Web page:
I am now almost converted into a museum junkie but that is alright if all museums are as interesting as Subangan in Mati, Davao Oriental. Though Mati is now a city, I am still not used to calling it by its name alone because I feel adding the prefix "Davao Oriental" gives it that exotic feel. And honestly, to this day, the region is.
I have seen whales but never a dead one until I met Davor, the sperm whale which bones are displayed magnificently in the museum entry hall as if there were of a dinosaur though I have nothing from the natural sciences which would support my statement.
Other than the huge whale, the museum shows very impressive information about the Mandaya which are indigenous people of Davao Oriental. I have only wished before that more are known about them and that has finally came true. I have seen and heard a few of the natives when I was kid and even wished to have learned to speak their dialect though my ancestors are nowhere from this region.
I took photos of photos since it was a museum anyway and they have other exhibits too of the famous bonsai forest on Mount Hamiguitan which is now a World Heritage Site. For now I can only drool when I listen to my fiancé talk about it. When he talks, he seems to know it like the back of his hand.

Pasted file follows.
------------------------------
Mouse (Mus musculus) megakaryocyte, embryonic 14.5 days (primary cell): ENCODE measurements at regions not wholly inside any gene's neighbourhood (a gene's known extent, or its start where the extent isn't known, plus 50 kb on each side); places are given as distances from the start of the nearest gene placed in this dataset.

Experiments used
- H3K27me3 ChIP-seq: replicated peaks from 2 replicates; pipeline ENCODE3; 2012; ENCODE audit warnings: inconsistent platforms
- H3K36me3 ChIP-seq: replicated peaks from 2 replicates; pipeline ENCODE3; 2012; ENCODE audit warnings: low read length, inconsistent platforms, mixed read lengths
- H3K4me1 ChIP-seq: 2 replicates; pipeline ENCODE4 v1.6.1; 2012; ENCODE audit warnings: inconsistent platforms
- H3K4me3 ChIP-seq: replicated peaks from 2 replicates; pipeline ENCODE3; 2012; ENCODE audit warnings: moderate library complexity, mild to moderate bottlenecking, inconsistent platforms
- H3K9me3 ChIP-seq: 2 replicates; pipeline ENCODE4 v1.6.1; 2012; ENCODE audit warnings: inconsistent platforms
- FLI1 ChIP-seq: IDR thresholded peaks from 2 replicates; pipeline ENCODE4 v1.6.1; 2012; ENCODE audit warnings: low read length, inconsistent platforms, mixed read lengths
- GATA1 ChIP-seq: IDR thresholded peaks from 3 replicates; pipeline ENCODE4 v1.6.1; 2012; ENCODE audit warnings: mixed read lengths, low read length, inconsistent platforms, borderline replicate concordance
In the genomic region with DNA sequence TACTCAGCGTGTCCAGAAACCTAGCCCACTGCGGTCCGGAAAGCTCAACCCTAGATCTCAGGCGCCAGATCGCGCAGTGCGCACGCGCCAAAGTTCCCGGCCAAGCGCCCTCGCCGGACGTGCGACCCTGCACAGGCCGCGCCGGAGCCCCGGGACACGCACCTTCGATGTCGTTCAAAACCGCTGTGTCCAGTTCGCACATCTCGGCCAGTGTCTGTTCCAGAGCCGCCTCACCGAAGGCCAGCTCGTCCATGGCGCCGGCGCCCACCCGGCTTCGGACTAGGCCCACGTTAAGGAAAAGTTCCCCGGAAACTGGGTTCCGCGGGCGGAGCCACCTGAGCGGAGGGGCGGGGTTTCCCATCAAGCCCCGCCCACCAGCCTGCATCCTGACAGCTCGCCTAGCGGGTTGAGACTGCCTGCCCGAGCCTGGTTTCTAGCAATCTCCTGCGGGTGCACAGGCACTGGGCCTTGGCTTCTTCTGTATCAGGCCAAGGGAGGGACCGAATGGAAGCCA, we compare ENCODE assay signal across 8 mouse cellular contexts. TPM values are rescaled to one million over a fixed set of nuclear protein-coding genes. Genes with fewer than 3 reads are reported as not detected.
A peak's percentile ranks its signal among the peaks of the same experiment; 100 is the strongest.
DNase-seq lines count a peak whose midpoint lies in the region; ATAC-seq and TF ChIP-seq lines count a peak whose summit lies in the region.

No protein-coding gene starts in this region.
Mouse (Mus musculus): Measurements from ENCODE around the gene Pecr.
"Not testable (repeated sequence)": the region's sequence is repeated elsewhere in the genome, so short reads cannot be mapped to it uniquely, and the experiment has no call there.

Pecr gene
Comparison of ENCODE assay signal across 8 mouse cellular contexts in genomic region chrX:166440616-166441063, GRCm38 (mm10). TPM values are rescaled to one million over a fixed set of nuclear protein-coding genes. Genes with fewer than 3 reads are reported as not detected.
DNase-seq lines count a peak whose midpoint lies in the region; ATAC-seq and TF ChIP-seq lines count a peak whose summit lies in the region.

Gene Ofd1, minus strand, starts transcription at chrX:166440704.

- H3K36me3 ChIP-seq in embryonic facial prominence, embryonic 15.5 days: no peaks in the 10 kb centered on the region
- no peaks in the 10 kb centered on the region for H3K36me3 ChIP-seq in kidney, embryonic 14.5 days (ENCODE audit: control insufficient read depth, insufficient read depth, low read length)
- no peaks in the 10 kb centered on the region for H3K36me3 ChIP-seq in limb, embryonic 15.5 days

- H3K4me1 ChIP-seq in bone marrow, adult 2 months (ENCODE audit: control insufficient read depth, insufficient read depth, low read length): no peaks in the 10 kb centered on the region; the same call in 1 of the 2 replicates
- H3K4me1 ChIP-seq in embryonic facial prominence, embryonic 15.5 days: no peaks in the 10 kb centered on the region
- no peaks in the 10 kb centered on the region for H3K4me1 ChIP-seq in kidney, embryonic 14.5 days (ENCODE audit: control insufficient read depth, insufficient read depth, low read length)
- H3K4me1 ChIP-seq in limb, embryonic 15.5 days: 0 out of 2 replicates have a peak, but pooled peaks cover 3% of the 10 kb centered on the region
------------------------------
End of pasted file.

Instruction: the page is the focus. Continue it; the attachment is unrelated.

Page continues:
There was an exhibit too of the forgotten typhoon Pablo that made landfall in Davao Oriental in 2012. When my friend talks about it, it sounded like the apocalypse. And probably for tiny islands, the damage is at a similar scale to last year's typhoon Yolanda. Recovery is painful but fruitful though I do not have direct information from the locals who have been directly affected by the devastation.
I guess I have so much love for Davao Oriental since my wallet has always been, for years, made from the Mandaya's handwoven cloth. This place where the sun rises, has always been rich in pristine beaches to green forests and even culture. I only wish for tourism to not erode its natural state.